I admit. With only few days at my disposal it would have made more sense to skip Curtea de Argeș altogether: the attractions in town are not mind-blowing, and the fortress ruins lie at a certain distance into the Carpatians. However I had a hotel reservation which I couldn't change, which allowed me to enjoy some surprises.
It was about 5 pm when I entered the monastery grounds. The church was still lit by the twilight. It was a strange building that looked inspired by oriental styles, topped as it was by spiralling turrets and all panelled in light marbles with arabesque decoration. A pavilion preceded the entrance of that church that looked like a mosque made of sugar candy and whipped cream, like a giant wonderland cake. The inside was even more fairy-tale-like: a precinct of square convoluted pillars painted with golden stripes led the gaze up to the dome, from the middle of which hung a circular iron chandelier that matched the smaller ones outside the colonnade. Frescoes covered the walls from bottom to top, and this lighting created an eerie effect on the golds that shone with reflected light over the darker spaces further up the dome.
I returned to the garden and walked towards the town. The black bare branches added an element of decoration to the backdrop of a beautiful dusk. Christmas lights made the tree-lined street look like a ceremonial causeway from the monastery to the town centre. I felt happy to be there. Early the next morning I would hitch-hike to Domnești, then to Câmpulung, and finally take a bus to Brașov.
Cornelio was the very Latin name of the man who picked me up in his car the next morning. He drove his old Dacia as a shuttle between Curtea and Domnești, but had previous work experiences in Hungary, Austria and Italy as a builder. Having been abroad, he felt entitled to criticise Romanian roads, pointing to the potholes and sagging surface here and there. Another couple took me over the remaining 25 km to Câmpulung, dropping me in the centre of town.
It was meant to be just a stopover because I wanted to arrive in Brașov as early as possible. However, while the car edged its way along the busy central street my eye was attracted by a couple of notable buildings, and I decided to have a look. The bus wouldn't leave for another hour, anyway. So I walked back and found one, two, and then plenty of fascinating listed building, all with a descriptive plaque, and I followed a trail that was like an engrossing treasure hunt. Those who watched me walk up to these plaques, read them and take a step back to admire the building, sometimes in a questionable state of repair, may have taken me for a freak, but those private villas were really beautiful.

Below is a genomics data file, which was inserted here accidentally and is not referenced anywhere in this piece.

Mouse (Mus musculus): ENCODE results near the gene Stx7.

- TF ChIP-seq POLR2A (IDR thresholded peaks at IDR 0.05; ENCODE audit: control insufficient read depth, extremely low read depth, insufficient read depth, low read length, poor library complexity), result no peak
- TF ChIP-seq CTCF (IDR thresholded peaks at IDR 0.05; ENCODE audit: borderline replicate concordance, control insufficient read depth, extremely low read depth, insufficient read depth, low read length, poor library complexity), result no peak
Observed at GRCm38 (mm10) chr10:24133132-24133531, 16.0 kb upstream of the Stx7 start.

I came to a monastery. The entrance was through a mighty tower that gave access to a peaceful courtyard. In it a church, the monks' cells, and old well and other buildings. The sun broke temporarily through the clouds that had loomed at the horizon since the morning to quaintly light the beautiful complex.
I got to the market square and pushed the door of the market hall. An orderly display of colourful fruits and jars of pickles in the different stalls stretched from one end to the other of the space. A separate area was for the cheese sellers. The artisan cheeses looked really inviting, and I was tempted to buy some, but then thought of the breakfast I had eaten two hours earlier. Feta cheese, another smoked cheese, butter and the most sugary jams ever... I didn't touch the two sleazy slices of salami and only tried one bit of bacon, leaving the other eight on the side of the plate. Maybe it was time for a more sober diet.
More listed villas were scattered around, and now that I was in the centre it was the turn of official buildings: the town hall, the prefecture, a library, all designed in a grand style that joined tradition with innovation in what was defined as Neo-Romanian. I was intrigued by this wealth of architectural heritage in a provincial town. My bus was long gone by that time, so why not get into the local museum and find answers to my questions?
The display started a bit too early on, with pre-historic items that a nice museum employee was very keen on illustrating to me one by one. When his vocabulary failed, he picked his phone and asked for help, but it was not just instant translation. Five minutes later his mother was on the premises and was kindly explaining all the texts in Romanian. I couldn't find a reference to the architectural flourishing of Câmpulung, but I gained a deep insight into Romanian history.
The cold I suffered in those unheated spaces came as a bonus. By the time I was free to go out the storm had hit the town, it was even colder and was starting to snow. There was only one last bus to Brașov and I jumped in gratefully.